ASBAREZ Online [05-03-2005]

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05/03/2005
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1) Davis Warns of Strict Measures in Case of Ceasefire Violation
2) ARF Youth Reacts to Absurd Letter
3) Premier Carr Meets European Armenian Community Leader
4) Switzerland Confirms Legal Case against Turkish Professor
5) Aliyev Avoids Summit in Protest against Armenian ‘Aggression’

1) Davis Warns of Strict Measures in Case of Ceasefire Violation

MOSCOW (Armenpress)–Council of Europe Secretary General Terry Davis spoke
sternly about consequences in the case of cease-fire agreement violations on
the Armenian-Azeri contact zone, reported “Prime” news agency.
Davis warned that if any of the conflicting sides resorts to military
actions, the Council of Europe would undertake strict measures without waiting
for the decision of the Parliamentary Assembly of Council of Europe (PACE). He
added that the Council of Europe is willing to help the OSCE Minsk Group in
regulating the Karabagh conflict.
“The Karabagh conflict must be solved in a way beneficial both for
Armenia and Azerbaijan,” said the Secretary General.

2) ARF Youth Reacts to Absurd Letter

YEREVAN (Yerkir)–Reacting to a letter issued by a group of students calling
themselves the Armenian Youth Party, the Armenian Revolutionary Federation’s
Youth Organization and the Nigol Aghbalian Student Union issued a statement on
May 3 stating, “Nobody has the right to violate the rights of the Armenian
people on behalf of the Armenian youth.”
According to reports in April 30 issues of the Hayastani Hanrapetutiun
and Aravot newspapers, a conference organized by the Armenian Youth Party on
April 29, passed a decision to send a letter to Turkish Prime Minister Recep
Tayip Erdogan. The letter, in particular, states: “Mr. Prime Minister: Yes,
the
Armenian Genocide did happen but today’s Turkey is not responsible for the
Genocide.”
“Protesting some of the views expressed in the letter, we see it as our
duty to once again underscore that today’s Turkey must not only officially
recognize and condemn the Armenian Genocide, but also compensate the Armenian
people. The issue is the restoration of our rights and the justice,” the
statement concluded.

3) Premier Carr Meets European Armenian Community Leader

SYDNEY (EAFJD)–The Premier of New South Wales (NSW) Bob Carr on Tuesday met
with Chair of the European Armenian Federation of Justice and Democracy
(EAFJD)
Hilda Tchoboian, who is visiting the city to participate in local
commemorations marking the 90th anniversary of the Armenian genocide.
Carr was joined by the Chair of the Community Relations Commission, Stepan
Kerkyasharian, and Chair of the Armenian Genocide Commemorative Committee, Dr.
Tro Kortian.
Discussions focused on commemoration activities for the 90th anniversary of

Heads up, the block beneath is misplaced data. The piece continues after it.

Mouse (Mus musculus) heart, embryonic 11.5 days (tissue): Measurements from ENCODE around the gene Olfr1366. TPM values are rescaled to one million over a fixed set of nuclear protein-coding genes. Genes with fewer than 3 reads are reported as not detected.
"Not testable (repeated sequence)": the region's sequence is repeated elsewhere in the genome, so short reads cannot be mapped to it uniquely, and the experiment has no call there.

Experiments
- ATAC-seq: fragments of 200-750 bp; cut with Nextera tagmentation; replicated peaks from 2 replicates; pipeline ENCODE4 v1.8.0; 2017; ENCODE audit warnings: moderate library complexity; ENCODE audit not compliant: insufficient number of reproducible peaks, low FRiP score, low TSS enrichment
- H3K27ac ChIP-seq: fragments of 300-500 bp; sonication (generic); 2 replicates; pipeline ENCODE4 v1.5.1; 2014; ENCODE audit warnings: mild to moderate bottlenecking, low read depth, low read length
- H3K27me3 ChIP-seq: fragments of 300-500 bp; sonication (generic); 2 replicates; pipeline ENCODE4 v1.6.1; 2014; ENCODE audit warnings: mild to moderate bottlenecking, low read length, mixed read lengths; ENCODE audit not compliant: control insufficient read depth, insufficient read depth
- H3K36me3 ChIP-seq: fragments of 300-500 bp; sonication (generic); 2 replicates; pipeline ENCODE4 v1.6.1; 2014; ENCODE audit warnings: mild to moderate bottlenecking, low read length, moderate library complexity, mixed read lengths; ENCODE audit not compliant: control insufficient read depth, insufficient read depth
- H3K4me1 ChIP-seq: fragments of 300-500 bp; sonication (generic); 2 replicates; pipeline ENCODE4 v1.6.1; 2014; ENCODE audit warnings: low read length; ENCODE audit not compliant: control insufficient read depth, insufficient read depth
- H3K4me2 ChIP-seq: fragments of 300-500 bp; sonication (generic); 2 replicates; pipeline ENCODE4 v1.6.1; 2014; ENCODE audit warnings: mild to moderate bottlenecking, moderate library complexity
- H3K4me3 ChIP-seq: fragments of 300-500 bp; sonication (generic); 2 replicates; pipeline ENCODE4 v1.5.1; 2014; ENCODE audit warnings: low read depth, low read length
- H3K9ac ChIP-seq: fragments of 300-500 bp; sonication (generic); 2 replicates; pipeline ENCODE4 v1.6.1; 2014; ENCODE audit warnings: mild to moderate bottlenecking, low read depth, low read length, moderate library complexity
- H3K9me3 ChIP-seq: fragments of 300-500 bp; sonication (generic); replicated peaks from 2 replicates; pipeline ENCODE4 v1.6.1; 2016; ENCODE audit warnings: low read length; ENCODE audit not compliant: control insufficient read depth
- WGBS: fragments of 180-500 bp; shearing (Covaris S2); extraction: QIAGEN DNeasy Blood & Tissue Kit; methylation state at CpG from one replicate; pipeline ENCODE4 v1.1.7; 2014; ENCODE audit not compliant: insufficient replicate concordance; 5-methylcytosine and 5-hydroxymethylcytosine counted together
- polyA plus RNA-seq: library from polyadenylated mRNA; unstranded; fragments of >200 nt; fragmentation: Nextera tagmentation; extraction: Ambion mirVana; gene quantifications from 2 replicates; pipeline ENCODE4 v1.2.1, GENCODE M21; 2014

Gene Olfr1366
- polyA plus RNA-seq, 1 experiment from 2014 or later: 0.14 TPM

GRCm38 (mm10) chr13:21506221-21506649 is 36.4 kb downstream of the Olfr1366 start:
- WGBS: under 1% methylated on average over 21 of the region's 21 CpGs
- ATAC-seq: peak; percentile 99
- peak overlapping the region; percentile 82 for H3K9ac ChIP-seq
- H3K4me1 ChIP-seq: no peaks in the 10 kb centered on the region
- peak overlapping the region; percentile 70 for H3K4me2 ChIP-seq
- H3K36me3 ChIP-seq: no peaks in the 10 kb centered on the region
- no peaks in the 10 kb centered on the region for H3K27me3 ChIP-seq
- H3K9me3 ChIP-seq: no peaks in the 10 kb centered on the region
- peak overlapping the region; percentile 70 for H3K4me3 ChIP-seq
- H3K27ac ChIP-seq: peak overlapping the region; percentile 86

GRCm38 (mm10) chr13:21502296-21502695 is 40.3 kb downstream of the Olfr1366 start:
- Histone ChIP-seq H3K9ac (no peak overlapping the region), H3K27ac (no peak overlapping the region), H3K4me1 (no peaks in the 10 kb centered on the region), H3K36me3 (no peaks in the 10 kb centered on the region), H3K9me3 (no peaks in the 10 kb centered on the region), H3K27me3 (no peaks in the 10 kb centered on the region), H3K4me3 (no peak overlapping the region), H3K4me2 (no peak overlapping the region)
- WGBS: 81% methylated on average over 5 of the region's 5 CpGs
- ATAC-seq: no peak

the Armenian genocide and issues affecting the Armenian community.
“I welcome Tchoboian’s visit to Australia and heightening awareness of the
Armenian genocide,” Carr said. “I join with the Armenian Australian community
in marking this year’s important anniversary, and the call for justice,
acknowledgement and remembrance.”
The Federation aims to act as a link and advocate between European
Institutions and the Armenian communities through the European Union;
provide a
better understanding of Armenian related political and strategic issues to the
European Union; and foster the European Union’s values of tolerance and
dialogue in Armenian related issues.
Since 2000, Tchoboian has been a consultant to the UN High Commissioner on
Human Rights. She is also the President of the Govcas Center for Law and
Conflict Resolution and publisher of the “Govcas Bulletin”.

4) Switzerland Confirms Legal Case against Turkish Professor

ANKARA (Combined Sources)–Switzerland confirmed opening a legal investigation
against Turkish Institute of History (TTK) Chairman Prof. Dr. Yusuf Halacoglu
about his statement on the Armenian genocide.
Swiss authorities placed the Turkish professor on their red list for his
claims that there was no Armenian genocide by Ottoman Turkey.
The step comes after Yusuf Halacoglu’s insistent and public rejection last
year of the Armenian genocide, when he said that Armenians, in fact, killed
Ottomans, and claimed that “many studies had been conducted in the archives of
several countries, and mostly in that of the Ottoman Empire, but have not
turned up a single document or record mentioning genocide.”
Releasing a statement on Monday, the Swiss Embassy in Ankara said, “It is
true
that a complaint against Prof. Halacoglu was deposited by a third
party–not by
an official state prosecutor–with the competent local legal authorities of
Winterthur after Prof. Halacoglu delivered there in spring of last year a
speech on the Armenian issue.”
“According to Swiss legal procedures, an investigation has to be opened after
the deposition of any complaint to clarify the facts. This investigation
against Prof. Halacoglu is still pending. In the context of this
investigation,
the local legal authorities of Winterthur have forwarded in a normal and